Re: Bug#357703: udev breaks syslog
On Fri, Mar 31, 2006 at 07:17:27AM +0200, Mike Hommey wrote:
> On Thu, Mar 30, 2006 at 10:51:03PM +0200, Wouter Verhelst <firstname.lastname@example.org> wrote:
> > On Thu, Mar 30, 2006 at 06:22:23PM +0100, Rich Walker wrote:
> > > Sam Morris <email@example.com> writes:
> > >
> > > >
> > > > That much is easy, but how do you turn a process ID into a script that
> > > > can be invoke-rc.d'd?
> > >
> > > Make it part of the Debian spec?
> > >
> > > define a known script name (logging-daemon) that must exist in
> > > /etc/init.d/ and can be a symlink to another one.
> > >
> > > submit a small patch to each logging daemon to add/remove this link when
> > > the package is installed/removed?
> > Sounds ugly to me.
> > Here's another suggestion: start-stop-daemon is in a /very/ good
> > position to know which PID belongs to which initscript. Patch it so that
> > it writes the PIDs to some "database" somewhere; then patch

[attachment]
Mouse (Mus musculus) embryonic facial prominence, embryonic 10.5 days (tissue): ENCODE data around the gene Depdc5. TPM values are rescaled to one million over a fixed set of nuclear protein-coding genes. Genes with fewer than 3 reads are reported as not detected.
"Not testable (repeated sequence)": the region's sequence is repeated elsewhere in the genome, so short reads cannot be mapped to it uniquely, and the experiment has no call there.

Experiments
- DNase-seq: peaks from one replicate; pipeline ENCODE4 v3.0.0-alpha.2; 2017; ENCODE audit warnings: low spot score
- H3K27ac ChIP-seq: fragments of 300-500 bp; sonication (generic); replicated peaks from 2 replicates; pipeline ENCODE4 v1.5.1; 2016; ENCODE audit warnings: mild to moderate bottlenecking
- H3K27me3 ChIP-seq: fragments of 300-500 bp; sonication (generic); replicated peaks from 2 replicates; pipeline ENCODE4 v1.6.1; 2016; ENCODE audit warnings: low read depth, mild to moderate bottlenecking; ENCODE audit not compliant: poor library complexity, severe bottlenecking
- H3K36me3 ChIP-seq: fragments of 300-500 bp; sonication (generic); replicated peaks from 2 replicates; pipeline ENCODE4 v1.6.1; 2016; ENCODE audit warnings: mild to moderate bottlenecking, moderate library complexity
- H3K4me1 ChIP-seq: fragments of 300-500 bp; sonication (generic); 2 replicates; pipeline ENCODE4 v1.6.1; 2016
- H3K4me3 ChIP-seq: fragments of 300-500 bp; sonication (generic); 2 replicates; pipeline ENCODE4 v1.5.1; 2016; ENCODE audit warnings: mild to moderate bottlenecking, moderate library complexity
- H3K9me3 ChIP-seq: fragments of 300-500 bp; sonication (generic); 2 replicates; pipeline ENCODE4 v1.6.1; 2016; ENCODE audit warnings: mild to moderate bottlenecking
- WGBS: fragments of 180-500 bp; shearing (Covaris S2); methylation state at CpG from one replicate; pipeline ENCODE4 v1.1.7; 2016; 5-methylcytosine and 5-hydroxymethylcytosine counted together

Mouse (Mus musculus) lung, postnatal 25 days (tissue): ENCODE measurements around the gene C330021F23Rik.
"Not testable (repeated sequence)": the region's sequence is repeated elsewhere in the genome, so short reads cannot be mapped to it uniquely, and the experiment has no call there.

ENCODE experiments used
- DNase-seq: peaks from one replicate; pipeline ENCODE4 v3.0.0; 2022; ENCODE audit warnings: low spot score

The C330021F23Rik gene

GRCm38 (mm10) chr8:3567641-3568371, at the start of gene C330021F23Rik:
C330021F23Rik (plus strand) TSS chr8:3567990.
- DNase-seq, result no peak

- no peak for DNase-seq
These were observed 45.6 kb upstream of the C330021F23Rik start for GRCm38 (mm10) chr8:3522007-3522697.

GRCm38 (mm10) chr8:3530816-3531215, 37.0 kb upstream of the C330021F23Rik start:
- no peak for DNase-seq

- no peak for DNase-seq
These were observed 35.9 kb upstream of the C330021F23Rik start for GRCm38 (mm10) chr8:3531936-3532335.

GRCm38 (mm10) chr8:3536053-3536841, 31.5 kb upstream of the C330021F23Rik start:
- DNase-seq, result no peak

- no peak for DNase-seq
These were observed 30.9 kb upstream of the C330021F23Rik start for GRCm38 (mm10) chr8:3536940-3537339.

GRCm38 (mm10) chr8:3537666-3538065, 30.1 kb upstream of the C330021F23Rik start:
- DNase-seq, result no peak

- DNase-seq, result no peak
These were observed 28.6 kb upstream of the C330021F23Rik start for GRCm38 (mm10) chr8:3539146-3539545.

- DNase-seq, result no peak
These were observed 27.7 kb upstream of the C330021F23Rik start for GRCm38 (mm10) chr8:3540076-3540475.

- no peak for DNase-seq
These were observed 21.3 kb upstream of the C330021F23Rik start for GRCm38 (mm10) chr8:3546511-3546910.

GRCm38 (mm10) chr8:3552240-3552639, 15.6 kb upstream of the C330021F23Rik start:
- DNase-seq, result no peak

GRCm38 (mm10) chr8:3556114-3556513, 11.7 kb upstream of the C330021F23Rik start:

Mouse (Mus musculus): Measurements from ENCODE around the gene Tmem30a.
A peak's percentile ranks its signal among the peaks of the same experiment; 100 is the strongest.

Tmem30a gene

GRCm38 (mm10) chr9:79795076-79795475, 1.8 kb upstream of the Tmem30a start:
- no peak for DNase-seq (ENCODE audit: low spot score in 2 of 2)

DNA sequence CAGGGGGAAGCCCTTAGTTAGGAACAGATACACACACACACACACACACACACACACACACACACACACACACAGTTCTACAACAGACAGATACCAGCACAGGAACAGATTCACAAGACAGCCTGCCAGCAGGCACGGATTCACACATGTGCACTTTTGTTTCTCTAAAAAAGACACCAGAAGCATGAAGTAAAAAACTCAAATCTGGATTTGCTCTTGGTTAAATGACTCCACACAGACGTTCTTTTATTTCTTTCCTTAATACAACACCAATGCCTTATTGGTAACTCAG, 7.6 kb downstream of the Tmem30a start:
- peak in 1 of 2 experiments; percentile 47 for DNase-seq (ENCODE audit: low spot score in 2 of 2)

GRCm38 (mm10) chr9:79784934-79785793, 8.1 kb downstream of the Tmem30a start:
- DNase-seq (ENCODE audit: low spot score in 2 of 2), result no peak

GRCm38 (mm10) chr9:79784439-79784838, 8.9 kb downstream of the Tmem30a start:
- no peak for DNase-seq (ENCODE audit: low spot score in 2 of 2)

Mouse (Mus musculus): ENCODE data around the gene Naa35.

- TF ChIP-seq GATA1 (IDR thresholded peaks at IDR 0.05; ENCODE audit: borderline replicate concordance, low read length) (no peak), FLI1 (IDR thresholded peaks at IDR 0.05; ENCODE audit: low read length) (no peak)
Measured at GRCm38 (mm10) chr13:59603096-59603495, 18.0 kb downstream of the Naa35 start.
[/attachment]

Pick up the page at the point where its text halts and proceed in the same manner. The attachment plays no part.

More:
> > invoke-rc.d to be able to use that "database". Probably best to do that
> > through some well-defined interface, rather than having invoke-rc.d
> > directly reading out that db, though.
> It already does store the pid if called with the --pidfile option. Just
> make it mandatory.
Well, no. The --pidfile option expects the daemon to create its pid
itself; it doesn't make s-s-d create it. It can't do that, either, since
a proper daemon will fork() before doing anything useful, meaning, you
don't have anything to check a pid of anymore.
Even if it did, it isn't the solution. The pidfiles that s-s-d knows
about have a "something"->pid mapping. There is no link to the exact
initscript that needs to be called (the initscript is supposed to know
where its pidfile is), so they're not very useful. And if you fix that,
you're still faced with the problem that to look up the pidfile that
belogns to a given PID, you need to open() all those files in sequence
until you find the right one, which isn't very efficient.
What I'm suggesting is, actually, the reverse of a pidfile, in some way.
You'd still have your /var/run/syslogd.pid; but, assuming that file
contained the PID "2722" (as it currently does on my system), you'd also
have a file called "2722" somewhere (say, under "/var/run/pidlookups")
which would contain "/etc/init.d/sysklogd".
With such a system, you'd be able to say "restart whatever PID 2722 is".
Or even to force-reload it, if that'd be enough.
Fun will now commence
-- Seven Of Nine, "Ashes to Ashes", stardate 53679.4